Setting and Problem

Over the past several decades, hospitalized patients have become increasingly complex, often with multisystem needs. In response, hospital teams now rely heavily on subspecialty consultants and interprofessional colleagues. While this has improved care delivery, fragmentation of responsibilities has changed the clinical learning environment, and graduate medical education has suffered.

By the mid-2020s, collaborative models of care made it unclear who was responsible for teaching and evaluating residents. Subspecialty consultation—particularly e-consults—were common, but residents and fellows rarely met face-to-face, forfeiting opportunities for workplace learning. Isolation and anonymity overtook any sense of community in the hospital, and rates of burnout soared. Moreover, asynchronous siloed work patterns led to misunderstandings and conflicting recommendations from different teams.

Recognizing the potential for the built environment to impact work patterns and workplace learning, we assessed whether colocating medicine subspecialty fellows in a shared workspace near the medicine resident workroom could increase face-to-face interactions during subspecialty consultation. We hypothesized this would have benefits for communication, teaching, and burnout.

Intervention

In 2020, our medical center began a 10-year process of building a new hospital. To inform space design and involve end users in the process, we performed surveys and focus groups with residents and fellows to understand the consultation process, assess the feasibility and acceptability of creating a shared workspace for fellows, and measure burnout. After the hospital opened in 2030—with a shared fellow workspace adjacent to the medicine resident workroom—we repeated our surveys and focus groups. We also tracked work patterns by looking at computer logins and performed work sampling in which observers noted who used the new workspace and how (eg, working alone, discussing a patient, teaching at the whiteboard).

Outcomes

Respondents to our baseline survey confirmed that face-to-face communication and teaching during consultation were rare. We also learned that residents and fellows worked on different floors in different buildings (figure, panel A), and few knew each other, leaving many feeling isolated. Over 40% of residents and 50% of fellows met criteria for burnout. In focus groups, fellows reported a willingness to try a shared workspace, especially if it had ample workstations, snacks, and places for socialization and respite.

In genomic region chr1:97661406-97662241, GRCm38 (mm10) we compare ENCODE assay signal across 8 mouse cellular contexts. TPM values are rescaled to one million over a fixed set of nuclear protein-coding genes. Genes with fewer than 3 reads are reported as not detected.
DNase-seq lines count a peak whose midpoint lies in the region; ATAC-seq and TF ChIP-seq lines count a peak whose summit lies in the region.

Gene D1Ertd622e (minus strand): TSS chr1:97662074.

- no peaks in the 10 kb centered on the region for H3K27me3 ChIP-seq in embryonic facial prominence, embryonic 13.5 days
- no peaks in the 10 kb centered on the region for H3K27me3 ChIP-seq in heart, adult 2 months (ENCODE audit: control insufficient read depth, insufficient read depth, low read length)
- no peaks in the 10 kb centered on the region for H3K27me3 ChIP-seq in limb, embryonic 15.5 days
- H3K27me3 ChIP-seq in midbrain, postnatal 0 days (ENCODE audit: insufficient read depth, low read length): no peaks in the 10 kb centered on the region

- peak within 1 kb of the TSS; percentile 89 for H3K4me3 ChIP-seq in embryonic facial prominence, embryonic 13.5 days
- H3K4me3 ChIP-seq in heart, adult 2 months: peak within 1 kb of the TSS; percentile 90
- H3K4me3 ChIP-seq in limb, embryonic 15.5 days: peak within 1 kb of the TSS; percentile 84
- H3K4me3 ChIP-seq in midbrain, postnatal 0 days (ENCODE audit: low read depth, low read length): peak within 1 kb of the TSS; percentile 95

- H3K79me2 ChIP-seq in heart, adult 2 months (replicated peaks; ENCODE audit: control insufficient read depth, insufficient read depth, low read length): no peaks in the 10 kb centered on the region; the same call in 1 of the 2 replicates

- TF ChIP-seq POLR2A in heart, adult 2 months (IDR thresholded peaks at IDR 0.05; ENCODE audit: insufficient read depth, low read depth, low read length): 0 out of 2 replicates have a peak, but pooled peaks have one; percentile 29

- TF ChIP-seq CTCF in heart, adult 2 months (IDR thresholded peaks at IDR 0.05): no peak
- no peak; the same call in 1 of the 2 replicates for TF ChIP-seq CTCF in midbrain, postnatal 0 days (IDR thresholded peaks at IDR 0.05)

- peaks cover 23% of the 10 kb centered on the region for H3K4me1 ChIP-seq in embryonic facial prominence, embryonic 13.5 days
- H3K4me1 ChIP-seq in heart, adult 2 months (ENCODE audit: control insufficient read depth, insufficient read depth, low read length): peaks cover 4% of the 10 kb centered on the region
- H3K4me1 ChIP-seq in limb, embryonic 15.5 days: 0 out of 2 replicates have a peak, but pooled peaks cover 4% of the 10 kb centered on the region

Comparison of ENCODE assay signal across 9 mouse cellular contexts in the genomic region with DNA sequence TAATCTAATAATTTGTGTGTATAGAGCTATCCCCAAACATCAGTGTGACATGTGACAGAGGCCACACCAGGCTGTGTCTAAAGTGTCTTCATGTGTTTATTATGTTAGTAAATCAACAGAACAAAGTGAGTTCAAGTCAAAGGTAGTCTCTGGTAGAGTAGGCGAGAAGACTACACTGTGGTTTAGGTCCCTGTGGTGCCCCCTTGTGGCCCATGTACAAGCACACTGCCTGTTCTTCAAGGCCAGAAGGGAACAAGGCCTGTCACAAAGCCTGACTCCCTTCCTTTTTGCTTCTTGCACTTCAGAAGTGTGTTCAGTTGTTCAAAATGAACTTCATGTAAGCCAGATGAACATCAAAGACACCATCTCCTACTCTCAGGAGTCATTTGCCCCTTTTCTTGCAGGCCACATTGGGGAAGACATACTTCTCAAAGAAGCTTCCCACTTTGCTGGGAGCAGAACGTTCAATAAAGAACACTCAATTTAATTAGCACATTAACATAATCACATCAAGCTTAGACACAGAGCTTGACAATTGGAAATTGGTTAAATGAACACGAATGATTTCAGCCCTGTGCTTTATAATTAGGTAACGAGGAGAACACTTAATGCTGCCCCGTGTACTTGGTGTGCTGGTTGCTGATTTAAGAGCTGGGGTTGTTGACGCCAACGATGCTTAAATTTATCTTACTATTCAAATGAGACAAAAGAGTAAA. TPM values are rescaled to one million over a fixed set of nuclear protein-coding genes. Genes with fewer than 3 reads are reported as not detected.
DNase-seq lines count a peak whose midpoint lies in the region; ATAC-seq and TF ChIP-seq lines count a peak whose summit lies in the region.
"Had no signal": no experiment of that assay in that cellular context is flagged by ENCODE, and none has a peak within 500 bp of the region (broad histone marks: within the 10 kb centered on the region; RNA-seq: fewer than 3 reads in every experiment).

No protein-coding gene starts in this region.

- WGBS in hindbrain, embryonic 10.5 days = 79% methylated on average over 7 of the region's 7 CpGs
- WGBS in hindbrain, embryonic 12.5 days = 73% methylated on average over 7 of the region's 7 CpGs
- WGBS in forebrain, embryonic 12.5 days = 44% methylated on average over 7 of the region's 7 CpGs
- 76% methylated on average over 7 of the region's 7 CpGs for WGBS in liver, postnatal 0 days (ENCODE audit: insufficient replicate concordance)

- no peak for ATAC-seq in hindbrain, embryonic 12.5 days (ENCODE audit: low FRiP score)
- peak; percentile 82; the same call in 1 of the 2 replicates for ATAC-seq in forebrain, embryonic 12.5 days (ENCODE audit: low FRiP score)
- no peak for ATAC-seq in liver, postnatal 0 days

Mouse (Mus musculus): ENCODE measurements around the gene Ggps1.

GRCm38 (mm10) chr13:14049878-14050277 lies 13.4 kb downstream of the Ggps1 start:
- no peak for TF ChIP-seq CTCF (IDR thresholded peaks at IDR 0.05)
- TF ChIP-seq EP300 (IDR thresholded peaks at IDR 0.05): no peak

figure

Schematic of Old and New Hospital Buildings on Campus

Note: Panel A depicts the original distribution of fellow workspaces across 3 buildings in 2020; Panel B shows the colocated resident and fellow workspaces on the 7th floor of the new inpatient hospital building, opened in 2030.

figure

Schematic of Old and New Hospital Buildings on Campus

Note: Panel A depicts the original distribution of fellow workspaces across 3 buildings in 2020; Panel B shows the colocated resident and fellow workspaces on the 7th floor of the new inpatient hospital building, opened in 2030.

Based on our review of computer logins during the 3 months after the new shared workspace (figure, panel B) opened, 78% of fellows representing 10 of 11 medical subspecialties (all but gastroenterology) used the workspace. Half used it daily, and a core group of fellows (23%) performed most of their work there. Work sampling data revealed a median of 4 fellows (range 0–9) and 2 residents (range 0–17) in the workspace at any time. Entire medicine teams often came to the room for interdisciplinary meetings, improving teams' agreement on care plans, and fellows were taught using the whiteboard multiple times daily.

In surveys and focus groups, both residents and fellows reported that working in close proximity facilitated getting to know each other and improved community. They noted that face-to-face interactions became much more common, leading to more in-depth conversations about patients, reduced pushback on consults, and increased resident empowerment to ask questions as opposed to “just following the recs.” All trainees reported feeling less isolated, and rates of burnout fell to 20% and 23% among residents and fellows, respectively.

Our novel intervention of colocating medicine subspecialty fellows in a shared workspace near medicine residents increased face-to-face communication, improved teaching, and reduced burnout. This design-based approach could be readily adopted in other departments and institutions—particularly at academic medical centers—that have compelling reasons to improve the trainee experience. Remodeling existing spaces would likely achieve similar goals at substantially lower costs.

Author notes

The authors would like to thank Anne Marie Amisola for assistance creating the figure.